sheclown

  • Hero Member
  • *****
  • Posts: 5554
Re: The Sad Saga of 439 East First Street
« Reply #5 on: March 28, 2016, 12:34:51 PM »
Here's what I don't get...people upset about houses being torn down, houses that have sat vacant for years with no attention. Obviously, no one cares except those complaining about them being torn down. maybe the whiners need to start purchasing these houses one by one and renovating/preserving them instead of letting them sit for years decaying.
Don't get me wrong, I LOVE the older Victorian houses in Springfield. They are beautiful and I can see how awesome they once were and what they could be restored to be. If I won the powerball, I would buy blocks of homes in Springfield and restore them.
But if no one is buying them and they are just sitting there decaying, what good are they? How long are they expected to sit there? Until the "right" person comes along? Pffft. If the preservationists cared so much about them, then start collecting private donations and renovate them one by one and then sell them. Move on to the next one.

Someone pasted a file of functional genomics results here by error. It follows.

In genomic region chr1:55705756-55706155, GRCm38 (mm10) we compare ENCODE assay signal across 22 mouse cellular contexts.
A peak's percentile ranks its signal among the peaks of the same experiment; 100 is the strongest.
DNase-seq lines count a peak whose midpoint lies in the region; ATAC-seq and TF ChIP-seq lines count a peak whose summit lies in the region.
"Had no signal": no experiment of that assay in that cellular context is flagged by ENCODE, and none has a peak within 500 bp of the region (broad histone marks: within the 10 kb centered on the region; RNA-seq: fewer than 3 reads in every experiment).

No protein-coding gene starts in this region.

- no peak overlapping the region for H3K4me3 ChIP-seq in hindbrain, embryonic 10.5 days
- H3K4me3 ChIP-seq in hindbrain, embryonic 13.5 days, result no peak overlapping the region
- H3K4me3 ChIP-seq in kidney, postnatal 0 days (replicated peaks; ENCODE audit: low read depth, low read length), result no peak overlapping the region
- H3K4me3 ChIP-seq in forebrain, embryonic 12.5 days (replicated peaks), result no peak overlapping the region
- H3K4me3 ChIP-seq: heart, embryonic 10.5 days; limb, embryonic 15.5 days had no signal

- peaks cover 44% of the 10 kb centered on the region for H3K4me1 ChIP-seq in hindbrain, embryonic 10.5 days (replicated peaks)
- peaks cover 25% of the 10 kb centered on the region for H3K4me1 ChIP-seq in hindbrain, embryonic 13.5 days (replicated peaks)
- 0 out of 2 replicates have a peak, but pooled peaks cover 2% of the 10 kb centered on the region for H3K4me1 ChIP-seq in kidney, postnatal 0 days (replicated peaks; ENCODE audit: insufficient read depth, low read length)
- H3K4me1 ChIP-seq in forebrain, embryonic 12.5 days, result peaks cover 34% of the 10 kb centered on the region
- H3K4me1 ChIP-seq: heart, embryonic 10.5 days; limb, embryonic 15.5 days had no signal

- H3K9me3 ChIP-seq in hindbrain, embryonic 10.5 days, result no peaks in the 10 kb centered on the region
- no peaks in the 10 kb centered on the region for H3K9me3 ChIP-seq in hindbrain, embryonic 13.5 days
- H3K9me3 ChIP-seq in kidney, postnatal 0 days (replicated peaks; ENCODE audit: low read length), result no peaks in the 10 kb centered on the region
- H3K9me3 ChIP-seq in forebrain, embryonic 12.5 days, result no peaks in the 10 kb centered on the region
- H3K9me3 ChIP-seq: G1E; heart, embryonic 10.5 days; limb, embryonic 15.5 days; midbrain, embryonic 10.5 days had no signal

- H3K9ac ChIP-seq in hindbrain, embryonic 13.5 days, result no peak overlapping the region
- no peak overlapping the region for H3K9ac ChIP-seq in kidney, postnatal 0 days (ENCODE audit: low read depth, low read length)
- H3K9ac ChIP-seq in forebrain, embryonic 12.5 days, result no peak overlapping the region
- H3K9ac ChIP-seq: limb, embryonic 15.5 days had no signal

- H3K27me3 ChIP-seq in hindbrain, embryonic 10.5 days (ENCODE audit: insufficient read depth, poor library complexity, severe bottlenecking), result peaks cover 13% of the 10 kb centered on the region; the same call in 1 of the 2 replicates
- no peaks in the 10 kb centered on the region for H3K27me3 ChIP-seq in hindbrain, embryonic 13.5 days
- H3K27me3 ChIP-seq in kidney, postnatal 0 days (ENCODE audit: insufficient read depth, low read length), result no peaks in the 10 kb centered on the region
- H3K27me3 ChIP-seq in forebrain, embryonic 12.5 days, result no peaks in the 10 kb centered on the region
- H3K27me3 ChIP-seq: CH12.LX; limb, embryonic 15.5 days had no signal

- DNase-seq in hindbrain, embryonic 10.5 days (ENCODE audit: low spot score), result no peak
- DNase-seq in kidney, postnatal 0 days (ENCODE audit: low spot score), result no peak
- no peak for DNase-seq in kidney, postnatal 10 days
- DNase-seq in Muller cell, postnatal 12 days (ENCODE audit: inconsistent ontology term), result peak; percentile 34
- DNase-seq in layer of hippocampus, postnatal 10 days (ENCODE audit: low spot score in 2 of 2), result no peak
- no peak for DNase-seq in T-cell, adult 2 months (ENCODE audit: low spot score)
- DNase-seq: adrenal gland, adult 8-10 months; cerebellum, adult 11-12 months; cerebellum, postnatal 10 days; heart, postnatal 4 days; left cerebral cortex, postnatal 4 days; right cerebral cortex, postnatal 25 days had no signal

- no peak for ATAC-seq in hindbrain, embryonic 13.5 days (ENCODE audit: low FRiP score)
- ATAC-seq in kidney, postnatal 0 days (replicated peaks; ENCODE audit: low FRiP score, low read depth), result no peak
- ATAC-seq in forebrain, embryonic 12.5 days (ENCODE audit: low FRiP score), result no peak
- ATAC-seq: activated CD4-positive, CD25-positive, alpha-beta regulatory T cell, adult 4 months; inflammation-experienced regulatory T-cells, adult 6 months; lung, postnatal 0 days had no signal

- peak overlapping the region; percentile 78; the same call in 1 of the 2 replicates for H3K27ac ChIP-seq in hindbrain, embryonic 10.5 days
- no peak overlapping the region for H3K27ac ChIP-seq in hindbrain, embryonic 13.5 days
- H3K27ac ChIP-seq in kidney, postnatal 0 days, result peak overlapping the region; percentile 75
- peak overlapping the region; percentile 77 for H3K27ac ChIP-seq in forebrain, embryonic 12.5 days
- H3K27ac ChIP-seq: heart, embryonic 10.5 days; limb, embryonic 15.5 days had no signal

Stop whining and start doing.
Just my .02 worth...

I guess you haven't been paying attention.

PSOS HAS been handing over houses to those who have the resources to renovate them.  We HAVE been doing Make it Happen events to help houses before they get to the point of being "an emergency".  We HAVE been doing these things and the pages of Metro Jacksonville have our story.

However the point is NOT what the preservationists have failed to do, but rather what the city has failed to do and that is to follow its own ordinances. Ordinances which REQUIRE the protection of historic properties.

Perhaps if corruption wasn't rampant in this town, there would actually be money available for saving these old houses.
« Last Edit: March 28, 2016, 12:37:40 PM by sheclown »

Non-RedNeck Westsider

  • Hero Member
  • *****
  • Posts: 4724
  • Politically Agnostic
Re: The Sad Saga of 439 East First Street
« Reply #6 on: March 28, 2016, 02:22:18 PM »

This is so surreal that I have a hard time believing that people can be so shortsighted.

When you work to find a common solution, so many things are possible.